There can be no doubt that Korean horror is badly in need of a blood transfusion, as the majority of genre films over the last few years have been a pretty anaemic bunch without much in the way of visceral thrills. Strangely, despite the best efforts of the DVD box art, marketing blurb and indeed the rather violent sounding title to convince viewers otherwise, director Son Tae Woong’s “The Cut” isn’t the film to reverse that trend, as it too turns out to be a fairly restrained affair which shies away from graphic carnage. Of course, this is not to suggest that all genre outings require blood and guts in order to entertain, and the film here is a perfect case in point as it more than makes up for the absence of splatter by for once actually trying to be frightening rather than melodramatic, a small but important lesson which many Korean horror directors seem to have forgotten of late.
The plot revolves around medical students attending an expensive medical school who are about to embark on the most gruelling phase of their training as they learn about human anatomy by dissecting corpses. Heading up the main group is nominal protagonist Sun Hwa (actress Han Ji Min, best known for her television work in the likes of “Capital Scandal” and who also recently starred in the film “Blue Swallow”), followed by an apparent potential boyfriend in the form of the weird and twitchy Ki Bum (O Tae Gyung) and the usual motley bunch of horror film stereotypes (the fat guy, the nerd, the pretty boy, the slut, and so on), all of whom, it’s fair to say, have only two chances of surviving the film – slim and none.
On their first day of class, they are introduced to their very own cadaver, a beautiful young woman with a rose tattoo on her breast. This seems to trigger a series of weird events and nightmarish visions, and soon enough people are turning up dead in the morgue, seemingly having performed amateur surgery on themselves. Could a ghost be responsible? Possibly a long haired female ghost, driven by vengeance? For once, the intrepid victims catch on fast, and decide to investigate the history of their mysterious cadaver, something which attracts the attention of the staff, in particular a teacher known as ‘the technician’ (Jo Min Ki), who honestly couldn’t act more suspicious if he tried.
To its credit, “The Cut” is fairly ambitious in that it tries to combine elements of the psycho thriller and traditional ghost films, and it does so with a good amount of success. Certainly, it’s less formulaic than most of its peers, and although the intriguing central mystery eventually goes haywire with a series of wacky revelations packed into the last act, which effectively render the plot laughably senseless, it manages to keep the viewer interested throughout. There is a fair amount of dream vs. reality trickery, though it’s implemented well enough and has the desired effect of keeping the viewer as confused as the characters. The medical theme gives things a boost, and though the film is never likely to be accused of having any actual depth, there is a vague attempt to engage themes of the conflict between science and superstition, and the possible links between the supernatural and mental illness.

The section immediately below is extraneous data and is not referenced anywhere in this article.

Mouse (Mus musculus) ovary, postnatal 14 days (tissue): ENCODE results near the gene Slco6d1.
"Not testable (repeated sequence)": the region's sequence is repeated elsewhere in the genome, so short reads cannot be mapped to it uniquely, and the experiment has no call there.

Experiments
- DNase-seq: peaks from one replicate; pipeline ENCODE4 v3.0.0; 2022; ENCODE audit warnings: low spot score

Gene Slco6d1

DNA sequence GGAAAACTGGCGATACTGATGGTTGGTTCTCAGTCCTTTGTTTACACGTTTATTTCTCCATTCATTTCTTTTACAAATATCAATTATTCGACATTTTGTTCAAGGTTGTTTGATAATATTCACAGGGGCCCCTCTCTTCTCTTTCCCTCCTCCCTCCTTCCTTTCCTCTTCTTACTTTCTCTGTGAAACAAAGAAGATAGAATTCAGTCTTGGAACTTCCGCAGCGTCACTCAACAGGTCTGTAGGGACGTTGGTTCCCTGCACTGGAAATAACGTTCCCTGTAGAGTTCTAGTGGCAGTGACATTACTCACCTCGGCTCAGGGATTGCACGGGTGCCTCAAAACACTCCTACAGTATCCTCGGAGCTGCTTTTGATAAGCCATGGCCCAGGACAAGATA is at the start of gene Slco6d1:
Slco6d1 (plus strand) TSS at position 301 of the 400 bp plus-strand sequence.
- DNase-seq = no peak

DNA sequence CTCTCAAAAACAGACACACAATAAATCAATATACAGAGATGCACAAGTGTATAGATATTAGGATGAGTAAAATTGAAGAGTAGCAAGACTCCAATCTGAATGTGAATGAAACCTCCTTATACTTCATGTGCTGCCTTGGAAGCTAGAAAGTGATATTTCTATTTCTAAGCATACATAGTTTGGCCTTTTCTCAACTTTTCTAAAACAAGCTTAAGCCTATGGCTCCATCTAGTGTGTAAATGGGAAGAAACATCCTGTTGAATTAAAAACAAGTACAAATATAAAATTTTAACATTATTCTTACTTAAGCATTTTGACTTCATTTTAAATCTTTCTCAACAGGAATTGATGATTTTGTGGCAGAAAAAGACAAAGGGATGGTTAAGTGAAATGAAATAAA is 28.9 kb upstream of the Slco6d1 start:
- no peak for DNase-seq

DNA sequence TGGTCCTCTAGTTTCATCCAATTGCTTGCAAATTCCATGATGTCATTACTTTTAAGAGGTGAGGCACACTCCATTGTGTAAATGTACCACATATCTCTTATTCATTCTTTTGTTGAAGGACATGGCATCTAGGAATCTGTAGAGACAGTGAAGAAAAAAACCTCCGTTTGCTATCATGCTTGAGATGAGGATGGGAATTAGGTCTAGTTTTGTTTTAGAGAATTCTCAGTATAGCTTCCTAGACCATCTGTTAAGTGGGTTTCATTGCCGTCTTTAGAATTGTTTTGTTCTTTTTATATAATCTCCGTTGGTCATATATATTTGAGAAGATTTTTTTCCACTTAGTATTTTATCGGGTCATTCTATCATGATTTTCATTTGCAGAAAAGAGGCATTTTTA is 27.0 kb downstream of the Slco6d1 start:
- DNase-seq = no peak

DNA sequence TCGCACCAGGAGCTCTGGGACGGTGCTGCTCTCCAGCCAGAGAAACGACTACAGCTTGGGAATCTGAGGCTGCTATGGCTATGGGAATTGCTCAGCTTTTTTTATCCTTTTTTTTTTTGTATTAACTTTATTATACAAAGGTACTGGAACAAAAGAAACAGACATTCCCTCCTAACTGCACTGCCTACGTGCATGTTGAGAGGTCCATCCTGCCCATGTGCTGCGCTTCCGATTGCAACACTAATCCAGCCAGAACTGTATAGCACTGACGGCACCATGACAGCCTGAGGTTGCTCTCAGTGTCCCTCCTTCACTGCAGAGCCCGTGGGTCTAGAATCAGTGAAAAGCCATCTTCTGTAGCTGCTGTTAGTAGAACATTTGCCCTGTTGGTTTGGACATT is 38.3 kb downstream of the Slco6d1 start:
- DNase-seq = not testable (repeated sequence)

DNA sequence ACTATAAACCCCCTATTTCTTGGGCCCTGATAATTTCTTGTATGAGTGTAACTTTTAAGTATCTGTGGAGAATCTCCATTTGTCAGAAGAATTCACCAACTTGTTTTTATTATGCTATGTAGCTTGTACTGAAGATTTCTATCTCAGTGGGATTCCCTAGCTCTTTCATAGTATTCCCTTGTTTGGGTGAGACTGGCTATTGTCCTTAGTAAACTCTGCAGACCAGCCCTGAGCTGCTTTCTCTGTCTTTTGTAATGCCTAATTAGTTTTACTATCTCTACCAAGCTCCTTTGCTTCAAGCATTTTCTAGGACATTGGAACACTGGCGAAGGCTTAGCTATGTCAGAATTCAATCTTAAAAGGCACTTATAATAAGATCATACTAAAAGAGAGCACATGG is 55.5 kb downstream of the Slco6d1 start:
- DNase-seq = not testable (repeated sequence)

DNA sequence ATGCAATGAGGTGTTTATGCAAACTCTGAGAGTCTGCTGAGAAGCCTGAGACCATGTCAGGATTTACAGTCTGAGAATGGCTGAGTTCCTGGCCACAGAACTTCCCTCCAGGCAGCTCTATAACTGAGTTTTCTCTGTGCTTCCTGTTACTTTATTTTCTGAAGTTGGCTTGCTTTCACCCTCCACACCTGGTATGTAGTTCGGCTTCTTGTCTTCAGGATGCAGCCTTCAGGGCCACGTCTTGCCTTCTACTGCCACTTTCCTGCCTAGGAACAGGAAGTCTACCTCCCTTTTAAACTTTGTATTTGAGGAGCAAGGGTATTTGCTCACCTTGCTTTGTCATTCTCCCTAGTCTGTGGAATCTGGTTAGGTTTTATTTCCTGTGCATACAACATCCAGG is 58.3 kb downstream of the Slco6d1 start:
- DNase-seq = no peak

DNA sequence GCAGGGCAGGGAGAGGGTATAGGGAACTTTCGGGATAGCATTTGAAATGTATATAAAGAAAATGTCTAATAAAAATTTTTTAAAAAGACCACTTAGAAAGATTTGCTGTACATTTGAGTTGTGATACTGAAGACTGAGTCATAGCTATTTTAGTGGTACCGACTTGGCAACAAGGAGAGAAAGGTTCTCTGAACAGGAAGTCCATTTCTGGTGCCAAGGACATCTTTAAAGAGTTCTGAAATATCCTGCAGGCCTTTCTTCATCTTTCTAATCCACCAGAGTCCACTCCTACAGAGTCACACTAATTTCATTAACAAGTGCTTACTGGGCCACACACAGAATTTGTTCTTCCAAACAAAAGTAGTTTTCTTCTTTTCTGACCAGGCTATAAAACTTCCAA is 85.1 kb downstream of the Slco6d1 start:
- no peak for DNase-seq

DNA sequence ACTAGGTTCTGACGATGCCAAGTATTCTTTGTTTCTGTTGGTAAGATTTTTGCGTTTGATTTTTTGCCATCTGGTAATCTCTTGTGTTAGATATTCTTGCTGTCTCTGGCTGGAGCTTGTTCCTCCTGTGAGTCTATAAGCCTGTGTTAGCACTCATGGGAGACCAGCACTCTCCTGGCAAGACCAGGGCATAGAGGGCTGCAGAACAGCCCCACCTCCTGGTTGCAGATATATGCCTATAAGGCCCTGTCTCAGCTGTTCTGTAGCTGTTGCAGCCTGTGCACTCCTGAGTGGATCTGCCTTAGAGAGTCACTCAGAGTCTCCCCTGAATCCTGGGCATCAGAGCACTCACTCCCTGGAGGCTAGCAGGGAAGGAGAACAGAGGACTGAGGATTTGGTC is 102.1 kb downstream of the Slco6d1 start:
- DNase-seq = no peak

Although the film only features a handful of moderately bloody scenes, the cutting up of bodies and the more practical aspects of what happens to people after they die, whether shown graphically or not, always make for creepy subject matter and Son makes full use of this to create a menacingly ghoulish atmosphere. Similarly, mortuaries are inherently spooky places even during the day, and especially in the dead of night, which is when most of the characters rather conveniently, if perhaps not believably, decide to go poking around in there. The school is an ominous, empty maze of gloomy corridors, and though Son seems to be aiming for comparisons with Kubrick’s classic “The Shining”, the film is most likely to remind viewers of “Whispering Corridors”, though this of course is by no means a bad thing. What is probably most pleasing is the fact that the film quite obviously and openly sets out to scare the viewer, and he throws in a good number of shriek scenes, most of which hit the mark.
This should be music to the ears of fright fans, and “The Cut” scores highly for being one of the few genre outings of recent years which is proud to be a horror film. Although it doesn’t really deliver the promised carnage, this can perhaps be forgiven since it arguably offers something even more important, namely good, honest chills.
Son Tae-woong (director) / Jeon Soon-wook, Park Seon-jae (screenplay)
CAST: Han Ji-min